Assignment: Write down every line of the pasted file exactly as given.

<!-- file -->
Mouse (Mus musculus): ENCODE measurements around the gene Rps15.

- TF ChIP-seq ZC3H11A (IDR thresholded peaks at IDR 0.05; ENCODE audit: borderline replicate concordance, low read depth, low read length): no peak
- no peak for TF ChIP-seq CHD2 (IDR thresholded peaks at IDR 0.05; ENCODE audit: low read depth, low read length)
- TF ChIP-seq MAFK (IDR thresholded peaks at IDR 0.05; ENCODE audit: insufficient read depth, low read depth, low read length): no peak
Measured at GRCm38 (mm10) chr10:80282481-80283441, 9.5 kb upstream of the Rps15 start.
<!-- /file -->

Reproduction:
Mouse (Mus musculus): ENCODE measurements around the gene Rps15.

- TF ChIP-seq ZC3H11A (IDR thresholded peaks at IDR 0.05; ENCODE audit: borderline replicate concordance, low read depth, low read length): no peak
- no peak for TF ChIP-seq CHD2 (IDR thresholded peaks at IDR 0.05; ENCODE audit: low read depth, low read length)
- TF ChIP-seq MAFK (IDR thresholded peaks at IDR 0.05; ENCODE audit: insufficient read depth, low read depth, low read length): no peak
Measured at GRCm38 (mm10) chr10:80282481-80283441, 9.5 kb upstream of the Rps15 start.